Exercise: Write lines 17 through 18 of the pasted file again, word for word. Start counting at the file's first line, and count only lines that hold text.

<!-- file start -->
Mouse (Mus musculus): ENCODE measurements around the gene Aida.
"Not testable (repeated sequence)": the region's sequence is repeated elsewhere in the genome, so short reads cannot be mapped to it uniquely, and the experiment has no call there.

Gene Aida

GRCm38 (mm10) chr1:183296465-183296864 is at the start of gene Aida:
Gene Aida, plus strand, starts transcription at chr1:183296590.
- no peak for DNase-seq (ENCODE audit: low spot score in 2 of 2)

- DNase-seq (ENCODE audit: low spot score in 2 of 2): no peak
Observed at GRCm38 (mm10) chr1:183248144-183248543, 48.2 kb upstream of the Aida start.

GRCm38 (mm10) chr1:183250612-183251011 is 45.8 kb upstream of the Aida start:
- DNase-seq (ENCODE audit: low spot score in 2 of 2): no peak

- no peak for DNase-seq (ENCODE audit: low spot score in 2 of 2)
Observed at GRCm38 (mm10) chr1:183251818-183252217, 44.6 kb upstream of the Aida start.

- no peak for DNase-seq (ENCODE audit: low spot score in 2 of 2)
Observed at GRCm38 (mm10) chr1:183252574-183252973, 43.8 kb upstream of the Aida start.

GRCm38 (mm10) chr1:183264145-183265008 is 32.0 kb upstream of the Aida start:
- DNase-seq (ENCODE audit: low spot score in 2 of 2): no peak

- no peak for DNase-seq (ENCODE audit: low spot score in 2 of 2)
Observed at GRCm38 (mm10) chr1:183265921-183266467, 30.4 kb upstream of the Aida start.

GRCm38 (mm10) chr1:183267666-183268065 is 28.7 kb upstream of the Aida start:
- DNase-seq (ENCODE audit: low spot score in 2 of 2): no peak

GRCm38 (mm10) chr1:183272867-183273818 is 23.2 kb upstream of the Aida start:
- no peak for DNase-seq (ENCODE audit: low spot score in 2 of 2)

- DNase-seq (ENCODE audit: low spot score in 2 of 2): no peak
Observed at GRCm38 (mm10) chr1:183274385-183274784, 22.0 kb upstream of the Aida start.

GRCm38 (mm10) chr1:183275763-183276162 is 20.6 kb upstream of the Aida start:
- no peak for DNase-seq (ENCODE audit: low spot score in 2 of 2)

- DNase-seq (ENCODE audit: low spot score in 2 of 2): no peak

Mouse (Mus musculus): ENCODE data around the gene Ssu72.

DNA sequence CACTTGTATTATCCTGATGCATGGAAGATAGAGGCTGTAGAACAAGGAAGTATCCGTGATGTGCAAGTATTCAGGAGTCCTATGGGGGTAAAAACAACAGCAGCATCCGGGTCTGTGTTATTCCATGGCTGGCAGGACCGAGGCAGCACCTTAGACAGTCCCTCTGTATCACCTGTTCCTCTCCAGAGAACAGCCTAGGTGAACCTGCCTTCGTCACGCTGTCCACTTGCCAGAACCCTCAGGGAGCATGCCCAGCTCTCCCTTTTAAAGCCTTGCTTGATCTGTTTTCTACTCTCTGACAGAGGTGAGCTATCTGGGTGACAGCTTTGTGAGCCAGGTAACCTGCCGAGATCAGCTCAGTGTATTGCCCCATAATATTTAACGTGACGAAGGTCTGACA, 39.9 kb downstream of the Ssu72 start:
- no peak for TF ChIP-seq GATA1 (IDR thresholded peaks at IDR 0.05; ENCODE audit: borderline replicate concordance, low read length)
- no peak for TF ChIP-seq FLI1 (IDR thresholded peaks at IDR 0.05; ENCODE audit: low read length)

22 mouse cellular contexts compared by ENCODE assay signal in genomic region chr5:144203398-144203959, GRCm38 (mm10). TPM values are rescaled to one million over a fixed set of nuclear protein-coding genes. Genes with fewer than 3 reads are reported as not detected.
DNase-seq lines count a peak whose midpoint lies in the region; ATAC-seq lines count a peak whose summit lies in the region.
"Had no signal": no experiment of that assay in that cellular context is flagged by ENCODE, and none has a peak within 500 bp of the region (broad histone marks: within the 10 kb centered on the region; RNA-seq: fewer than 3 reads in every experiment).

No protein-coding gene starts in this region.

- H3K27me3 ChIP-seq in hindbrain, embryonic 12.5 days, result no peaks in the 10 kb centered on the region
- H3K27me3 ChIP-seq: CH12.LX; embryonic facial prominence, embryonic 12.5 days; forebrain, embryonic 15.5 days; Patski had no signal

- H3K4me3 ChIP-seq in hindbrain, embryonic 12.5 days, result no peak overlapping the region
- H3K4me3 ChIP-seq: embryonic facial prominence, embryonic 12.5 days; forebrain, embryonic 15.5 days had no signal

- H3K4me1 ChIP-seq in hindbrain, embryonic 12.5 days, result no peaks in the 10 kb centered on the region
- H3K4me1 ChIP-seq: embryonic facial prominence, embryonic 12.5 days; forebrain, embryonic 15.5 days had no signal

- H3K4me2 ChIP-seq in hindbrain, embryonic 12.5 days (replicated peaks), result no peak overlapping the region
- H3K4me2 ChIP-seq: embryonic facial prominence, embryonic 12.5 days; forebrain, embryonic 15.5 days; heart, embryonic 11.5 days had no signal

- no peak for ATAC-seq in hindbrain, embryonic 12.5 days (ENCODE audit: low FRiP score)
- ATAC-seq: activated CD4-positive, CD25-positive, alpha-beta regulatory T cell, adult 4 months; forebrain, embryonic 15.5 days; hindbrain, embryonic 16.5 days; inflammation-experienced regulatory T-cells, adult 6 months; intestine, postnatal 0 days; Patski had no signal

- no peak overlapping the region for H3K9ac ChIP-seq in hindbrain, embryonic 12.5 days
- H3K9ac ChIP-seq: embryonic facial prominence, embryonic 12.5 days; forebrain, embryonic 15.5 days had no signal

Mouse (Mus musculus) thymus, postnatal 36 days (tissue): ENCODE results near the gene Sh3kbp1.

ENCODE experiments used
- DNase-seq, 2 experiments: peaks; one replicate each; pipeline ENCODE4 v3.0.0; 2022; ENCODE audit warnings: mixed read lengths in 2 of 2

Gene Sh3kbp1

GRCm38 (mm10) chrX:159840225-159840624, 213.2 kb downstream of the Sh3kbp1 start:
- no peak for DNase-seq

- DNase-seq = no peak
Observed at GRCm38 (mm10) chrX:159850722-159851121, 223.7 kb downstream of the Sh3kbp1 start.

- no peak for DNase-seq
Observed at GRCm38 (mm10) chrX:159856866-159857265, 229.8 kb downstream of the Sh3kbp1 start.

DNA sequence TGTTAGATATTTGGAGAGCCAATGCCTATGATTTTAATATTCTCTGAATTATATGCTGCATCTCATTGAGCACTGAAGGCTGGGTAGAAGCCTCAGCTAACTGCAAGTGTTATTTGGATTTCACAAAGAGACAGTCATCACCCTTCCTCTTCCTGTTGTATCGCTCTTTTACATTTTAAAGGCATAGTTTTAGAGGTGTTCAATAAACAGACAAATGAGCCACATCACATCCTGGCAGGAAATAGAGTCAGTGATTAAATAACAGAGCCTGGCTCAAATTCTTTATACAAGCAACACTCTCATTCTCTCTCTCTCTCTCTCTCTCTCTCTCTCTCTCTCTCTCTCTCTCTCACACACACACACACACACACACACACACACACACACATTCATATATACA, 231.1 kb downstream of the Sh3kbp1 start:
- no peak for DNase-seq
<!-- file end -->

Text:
- no peak for DNase-seq (ENCODE audit: low spot score in 2 of 2)
Observed at GRCm38 (mm10) chr1:183265921-183266467, 30.4 kb upstream of the Aida start.